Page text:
Domestic travel in Norway

By Airline

Long hauls in Norway is best done by airline. Norway is a long country and distances are greater than in most of the other European countries. You can fly from Oslo to most of the cities in Southern Norway in 1-2 hrs. The trip from Oslo to Tromsø will take about 2 hrs. Prizing on tickets vary greatly. The best prizes are often given for tickets booked well in advance.

By Train

Apart from local trains in the Oslo area, the railway system is not very extensive in Norway and serves only a few main-routes; from Oslo to Stavanger, Bergen, Åndalsnes, Trondheim and Bodø. Anyway, if you're aiming at the mountains you will find that you usually will have to use train, at least on parts of your journey. Trains in Norway are operated by NSB, Norwegian State Railways. Tickets are fairly expensive, but usually cheaper than airline. There are special discounts for youth, students, children and families.

By Bus

In most of the more remote parts of Norway, the only way to travel public is to use bus. The bus network is comprehensive and reliable, operated by "Nor-Way bussekspress" which is a cooperation between many local operators. You can go by bus virtually everywhere, but be aware that there is often only one or two buses each day. In some areas the service will be cut back in the winter because of bad weather at mountain - passes.

By Boat

On the coast there are a number of local boat-services linking cities to nearby areas. These can be a very nice way to travel as you can stand on deck admiring the fjord-landscape as you go. Major Catamaran routes include Stavanger-Bergen, Bergen-Sogndal (Sognefjord), Bergen-Måløy (Nordfjord), Trondheim-Kristiansund and various routes around Bodø.

If you go with bus or car in Western Norway you will probably not avoid using ferries. All the fjords and islands make ferries a necessary part of the road-network. Most crossings only take about 10 minutes and will cost about 50 NOK for a car and 15 NOK for a person. When driving, just follow the signs.

The coastal steamer is a route of cruise-ships travelling from Bergen along the coast to Kirkenes and back. Travellers with the coastal-steamer are both tourists traveling all the way and local people doing only daytrips. The steamer uses 7 days from Bergen to Kirkenes. A full cruise Bergen-Kirkenes-Bergen will cost about 11000 NOK.

By Car

Taking your own car to Norway can be a very nice experience. Be aware of the special driving conditions in the country, especially in the winter.

The road-network in Norway is not as comprehensive as you will find elsewhere in Europe, but this is mostly due to our special nature. Steep mountains and severe weather-conditions makes a lot of tunnels, bridges and ferries necessary. If you take your car, be sure to check out local conditions, especially if you come in winter. Remember that the main roads often not are the roads with the best sights, as these normally has been designed for local transport. This often means many tunnels, and you risk ending up seeing only the inside of Norway! If you bring your car, be sure to use your opportunity to see small places off the mainstream road.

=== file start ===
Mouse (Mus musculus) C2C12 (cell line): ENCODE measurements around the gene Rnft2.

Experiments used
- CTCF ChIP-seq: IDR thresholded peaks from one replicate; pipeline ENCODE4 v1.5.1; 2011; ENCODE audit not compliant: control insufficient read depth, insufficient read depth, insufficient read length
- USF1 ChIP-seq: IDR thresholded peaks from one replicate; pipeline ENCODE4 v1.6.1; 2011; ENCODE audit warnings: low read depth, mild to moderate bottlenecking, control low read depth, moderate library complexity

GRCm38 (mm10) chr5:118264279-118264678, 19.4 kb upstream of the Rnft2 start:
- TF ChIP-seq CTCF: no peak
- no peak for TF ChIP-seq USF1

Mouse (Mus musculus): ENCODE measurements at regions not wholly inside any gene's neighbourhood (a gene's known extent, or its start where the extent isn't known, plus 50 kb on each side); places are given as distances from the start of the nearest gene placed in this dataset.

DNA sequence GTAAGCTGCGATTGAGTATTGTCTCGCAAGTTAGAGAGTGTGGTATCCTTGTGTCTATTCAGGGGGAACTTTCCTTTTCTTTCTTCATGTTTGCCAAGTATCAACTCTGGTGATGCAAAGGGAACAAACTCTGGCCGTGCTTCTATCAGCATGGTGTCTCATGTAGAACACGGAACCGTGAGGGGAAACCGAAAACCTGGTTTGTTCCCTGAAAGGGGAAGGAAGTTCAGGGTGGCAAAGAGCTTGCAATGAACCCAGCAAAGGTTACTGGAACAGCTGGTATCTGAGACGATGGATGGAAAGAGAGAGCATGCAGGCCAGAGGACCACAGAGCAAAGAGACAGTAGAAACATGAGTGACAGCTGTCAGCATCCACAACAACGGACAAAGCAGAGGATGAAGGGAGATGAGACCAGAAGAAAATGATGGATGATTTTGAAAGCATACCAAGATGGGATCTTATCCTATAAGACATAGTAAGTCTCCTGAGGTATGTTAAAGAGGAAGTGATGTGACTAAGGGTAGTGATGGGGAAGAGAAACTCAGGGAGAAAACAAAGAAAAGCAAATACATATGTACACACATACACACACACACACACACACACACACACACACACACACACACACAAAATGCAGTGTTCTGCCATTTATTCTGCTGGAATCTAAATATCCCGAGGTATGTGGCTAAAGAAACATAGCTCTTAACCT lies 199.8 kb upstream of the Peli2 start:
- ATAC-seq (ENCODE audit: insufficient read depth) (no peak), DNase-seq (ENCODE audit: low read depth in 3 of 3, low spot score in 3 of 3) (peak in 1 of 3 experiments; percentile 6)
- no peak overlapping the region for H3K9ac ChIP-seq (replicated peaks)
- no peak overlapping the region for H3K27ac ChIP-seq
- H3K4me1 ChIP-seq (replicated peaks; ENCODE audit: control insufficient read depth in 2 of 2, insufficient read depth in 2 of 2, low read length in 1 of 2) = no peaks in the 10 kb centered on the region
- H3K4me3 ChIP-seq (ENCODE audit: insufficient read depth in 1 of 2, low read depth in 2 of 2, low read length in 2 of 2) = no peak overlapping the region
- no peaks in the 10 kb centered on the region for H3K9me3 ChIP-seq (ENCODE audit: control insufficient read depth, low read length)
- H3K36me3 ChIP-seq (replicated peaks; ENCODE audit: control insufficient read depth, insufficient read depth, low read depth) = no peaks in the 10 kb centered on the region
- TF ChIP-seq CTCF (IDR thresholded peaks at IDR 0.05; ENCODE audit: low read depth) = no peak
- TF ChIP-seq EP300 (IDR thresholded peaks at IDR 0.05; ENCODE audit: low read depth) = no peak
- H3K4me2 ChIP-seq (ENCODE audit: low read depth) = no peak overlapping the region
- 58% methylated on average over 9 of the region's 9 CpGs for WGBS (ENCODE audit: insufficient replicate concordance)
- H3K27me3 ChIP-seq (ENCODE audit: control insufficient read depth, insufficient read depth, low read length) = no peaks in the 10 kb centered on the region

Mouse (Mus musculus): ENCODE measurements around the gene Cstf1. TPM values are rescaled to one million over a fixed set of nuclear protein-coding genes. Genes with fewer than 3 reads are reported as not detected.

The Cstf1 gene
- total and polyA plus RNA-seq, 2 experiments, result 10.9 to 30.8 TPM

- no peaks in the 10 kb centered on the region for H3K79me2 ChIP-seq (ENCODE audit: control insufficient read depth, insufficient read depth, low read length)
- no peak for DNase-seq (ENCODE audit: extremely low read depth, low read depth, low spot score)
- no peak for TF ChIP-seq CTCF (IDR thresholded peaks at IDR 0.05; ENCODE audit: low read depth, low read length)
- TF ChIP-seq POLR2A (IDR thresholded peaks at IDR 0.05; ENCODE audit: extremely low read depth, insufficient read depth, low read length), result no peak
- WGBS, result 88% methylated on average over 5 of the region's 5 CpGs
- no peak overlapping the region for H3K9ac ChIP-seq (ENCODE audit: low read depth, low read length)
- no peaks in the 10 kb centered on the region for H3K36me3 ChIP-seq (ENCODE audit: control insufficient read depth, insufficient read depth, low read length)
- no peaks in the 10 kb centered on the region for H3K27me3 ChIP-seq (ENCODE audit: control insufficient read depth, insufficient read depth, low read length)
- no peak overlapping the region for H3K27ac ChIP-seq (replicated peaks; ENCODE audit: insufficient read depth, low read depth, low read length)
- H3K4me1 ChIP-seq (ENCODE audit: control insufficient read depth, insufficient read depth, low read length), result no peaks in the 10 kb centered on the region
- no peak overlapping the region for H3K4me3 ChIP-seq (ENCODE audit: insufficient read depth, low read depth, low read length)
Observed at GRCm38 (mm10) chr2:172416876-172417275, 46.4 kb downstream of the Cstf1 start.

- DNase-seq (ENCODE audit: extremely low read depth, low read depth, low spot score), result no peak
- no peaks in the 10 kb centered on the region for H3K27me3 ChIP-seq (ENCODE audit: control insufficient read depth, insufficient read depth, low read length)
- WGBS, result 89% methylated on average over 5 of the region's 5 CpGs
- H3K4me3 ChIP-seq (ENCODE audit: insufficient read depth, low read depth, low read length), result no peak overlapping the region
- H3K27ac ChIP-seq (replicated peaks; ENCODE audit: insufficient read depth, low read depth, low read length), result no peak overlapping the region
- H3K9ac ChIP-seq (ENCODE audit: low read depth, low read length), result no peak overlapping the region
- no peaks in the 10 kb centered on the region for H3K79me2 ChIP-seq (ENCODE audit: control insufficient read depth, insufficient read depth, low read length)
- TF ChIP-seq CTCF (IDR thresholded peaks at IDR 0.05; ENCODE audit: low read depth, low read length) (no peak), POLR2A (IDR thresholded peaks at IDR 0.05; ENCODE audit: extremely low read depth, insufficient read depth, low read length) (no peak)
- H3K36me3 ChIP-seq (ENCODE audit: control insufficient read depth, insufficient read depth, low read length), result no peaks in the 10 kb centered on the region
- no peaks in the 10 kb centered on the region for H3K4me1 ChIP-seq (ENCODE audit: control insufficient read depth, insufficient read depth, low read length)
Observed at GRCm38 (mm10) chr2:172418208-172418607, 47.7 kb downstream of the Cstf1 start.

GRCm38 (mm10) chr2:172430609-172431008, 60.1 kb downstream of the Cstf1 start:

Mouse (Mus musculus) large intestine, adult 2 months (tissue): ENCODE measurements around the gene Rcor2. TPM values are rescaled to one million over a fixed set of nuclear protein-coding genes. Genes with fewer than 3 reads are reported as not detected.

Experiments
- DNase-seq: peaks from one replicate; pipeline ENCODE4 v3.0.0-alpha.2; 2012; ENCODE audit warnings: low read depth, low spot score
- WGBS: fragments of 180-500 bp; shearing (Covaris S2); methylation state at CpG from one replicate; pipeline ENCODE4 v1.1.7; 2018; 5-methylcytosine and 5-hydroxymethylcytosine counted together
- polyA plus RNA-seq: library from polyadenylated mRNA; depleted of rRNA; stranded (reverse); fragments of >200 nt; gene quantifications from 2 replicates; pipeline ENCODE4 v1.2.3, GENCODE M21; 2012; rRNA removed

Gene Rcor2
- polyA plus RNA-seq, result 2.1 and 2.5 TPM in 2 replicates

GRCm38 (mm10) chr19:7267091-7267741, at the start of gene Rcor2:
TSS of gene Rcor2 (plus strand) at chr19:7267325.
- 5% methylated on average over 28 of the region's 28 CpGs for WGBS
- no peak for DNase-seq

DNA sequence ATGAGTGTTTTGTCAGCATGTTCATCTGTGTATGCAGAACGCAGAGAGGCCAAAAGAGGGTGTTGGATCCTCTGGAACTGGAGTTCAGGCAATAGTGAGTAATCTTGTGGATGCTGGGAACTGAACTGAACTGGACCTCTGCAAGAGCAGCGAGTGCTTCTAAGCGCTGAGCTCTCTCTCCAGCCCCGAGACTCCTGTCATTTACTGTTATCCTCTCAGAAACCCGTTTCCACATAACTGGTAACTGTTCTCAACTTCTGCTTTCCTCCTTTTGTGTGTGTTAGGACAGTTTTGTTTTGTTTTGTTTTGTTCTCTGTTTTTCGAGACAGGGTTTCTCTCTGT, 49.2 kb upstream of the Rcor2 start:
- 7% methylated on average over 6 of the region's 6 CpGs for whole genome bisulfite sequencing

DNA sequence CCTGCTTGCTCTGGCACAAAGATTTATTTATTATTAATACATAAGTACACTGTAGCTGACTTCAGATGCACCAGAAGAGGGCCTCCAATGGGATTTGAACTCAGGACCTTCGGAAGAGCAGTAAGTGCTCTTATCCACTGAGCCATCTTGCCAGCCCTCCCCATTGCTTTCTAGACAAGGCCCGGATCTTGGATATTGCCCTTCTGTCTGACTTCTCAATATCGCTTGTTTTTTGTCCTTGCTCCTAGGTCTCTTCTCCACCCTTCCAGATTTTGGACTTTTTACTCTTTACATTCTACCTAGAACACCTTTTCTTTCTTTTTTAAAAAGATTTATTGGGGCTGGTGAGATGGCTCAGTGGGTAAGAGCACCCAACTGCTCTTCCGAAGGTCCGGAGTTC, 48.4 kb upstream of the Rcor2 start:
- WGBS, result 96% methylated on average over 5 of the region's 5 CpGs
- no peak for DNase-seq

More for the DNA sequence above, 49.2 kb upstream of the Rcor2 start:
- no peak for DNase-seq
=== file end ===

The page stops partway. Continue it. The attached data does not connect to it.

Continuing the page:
People who viewed 'Domestic travel in Norway ' also found interest in following Norwegian articles . . .

International travel to Norway

By Airline Most people travelling to Norway will probably choose to travel by airline. The most international connections go to/from Oslo International Airport Gardermoen. This airport has direct...

Driving in Bergen

The major highways in Bergen are E16 and 1 which run North/South and are the major routes to Trondheim and Stavanger respectively. The major West highway is 555 leading to the island of Sotra. The...

Traveling / Transportation in Northern Norway

Air Travel In Nordland there are airports at the following locations: Brønnøysund, Sandnessjøen, Mosjøen, Mo i Rana, Bodø, Røst, Værøy (helicopter service), Leknes, Svolvær, Stokmarknes, Andenes,...

Adventure tours in Norway

Fjord Tours AS can offer a range of well-known tours in Norway. Holidays of 1-3 days have become extremely popular, whether you travel over a weekend or during the week. With our round trips you...

West Norway

On our stop here we can see one of the spectacular sights of the Norwegian landscape. Rising 597 meters (2,010 feet) up from Lysefjorden, Prekestolen ('the pulpit') is flat as a floor on top, where...

Protection of Nature in Norway

General Protection Norway has a very special nature, and many laws are given to protect it from being destroyed. Firstly, the Every Mans Right gives everyone the right to be in the nature, as long as...

Lærdal - head of the Sognefjord, halfway between East Norway and West Norway

Lærdal is situated at the head of the Sognefjord, halfway between East Norway and West Norway. You can reach it by car, bus or air, or by boat, for instance across the beautiful Nærøyfjord. The...